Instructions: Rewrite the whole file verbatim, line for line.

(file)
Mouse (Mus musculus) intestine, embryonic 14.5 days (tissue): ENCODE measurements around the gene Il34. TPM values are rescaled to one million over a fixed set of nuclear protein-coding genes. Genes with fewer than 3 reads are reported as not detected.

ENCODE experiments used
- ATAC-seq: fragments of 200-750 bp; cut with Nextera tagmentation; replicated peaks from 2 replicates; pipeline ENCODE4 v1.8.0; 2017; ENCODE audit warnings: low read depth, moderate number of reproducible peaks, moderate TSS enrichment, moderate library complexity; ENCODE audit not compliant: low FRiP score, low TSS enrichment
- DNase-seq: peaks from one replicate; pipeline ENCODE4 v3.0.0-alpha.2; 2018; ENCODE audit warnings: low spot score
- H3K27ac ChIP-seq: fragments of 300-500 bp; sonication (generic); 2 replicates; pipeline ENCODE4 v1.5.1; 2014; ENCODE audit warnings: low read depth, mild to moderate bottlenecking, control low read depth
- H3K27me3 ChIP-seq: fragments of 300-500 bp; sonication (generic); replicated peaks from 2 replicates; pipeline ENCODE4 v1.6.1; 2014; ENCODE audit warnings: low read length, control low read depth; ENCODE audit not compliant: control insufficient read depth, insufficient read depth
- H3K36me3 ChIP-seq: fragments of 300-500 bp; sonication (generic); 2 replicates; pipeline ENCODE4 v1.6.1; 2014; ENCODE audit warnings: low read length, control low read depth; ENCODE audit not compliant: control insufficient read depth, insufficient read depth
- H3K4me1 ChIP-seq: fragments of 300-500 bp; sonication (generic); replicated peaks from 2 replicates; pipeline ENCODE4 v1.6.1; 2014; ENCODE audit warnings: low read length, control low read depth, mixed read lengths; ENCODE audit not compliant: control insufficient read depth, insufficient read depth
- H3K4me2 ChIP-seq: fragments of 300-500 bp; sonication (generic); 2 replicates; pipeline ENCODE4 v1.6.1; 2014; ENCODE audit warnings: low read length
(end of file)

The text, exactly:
Mouse (Mus musculus) intestine, embryonic 14.5 days (tissue): ENCODE measurements around the gene Il34. TPM values are rescaled to one million over a fixed set of nuclear protein-coding genes. Genes with fewer than 3 reads are reported as not detected.

ENCODE experiments used
- ATAC-seq: fragments of 200-750 bp; cut with Nextera tagmentation; replicated peaks from 2 replicates; pipeline ENCODE4 v1.8.0; 2017; ENCODE audit warnings: low read depth, moderate number of reproducible peaks, moderate TSS enrichment, moderate library complexity; ENCODE audit not compliant: low FRiP score, low TSS enrichment
- DNase-seq: peaks from one replicate; pipeline ENCODE4 v3.0.0-alpha.2; 2018; ENCODE audit warnings: low spot score
- H3K27ac ChIP-seq: fragments of 300-500 bp; sonication (generic); 2 replicates; pipeline ENCODE4 v1.5.1; 2014; ENCODE audit warnings: low read depth, mild to moderate bottlenecking, control low read depth
- H3K27me3 ChIP-seq: fragments of 300-500 bp; sonication (generic); replicated peaks from 2 replicates; pipeline ENCODE4 v1.6.1; 2014; ENCODE audit warnings: low read length, control low read depth; ENCODE audit not compliant: control insufficient read depth, insufficient read depth
- H3K36me3 ChIP-seq: fragments of 300-500 bp; sonication (generic); 2 replicates; pipeline ENCODE4 v1.6.1; 2014; ENCODE audit warnings: low read length, control low read depth; ENCODE audit not compliant: control insufficient read depth, insufficient read depth
- H3K4me1 ChIP-seq: fragments of 300-500 bp; sonication (generic); replicated peaks from 2 replicates; pipeline ENCODE4 v1.6.1; 2014; ENCODE audit warnings: low read length, control low read depth, mixed read lengths; ENCODE audit not compliant: control insufficient read depth, insufficient read depth
- H3K4me2 ChIP-seq: fragments of 300-500 bp; sonication (generic); 2 replicates; pipeline ENCODE4 v1.6.1; 2014; ENCODE audit warnings: low read length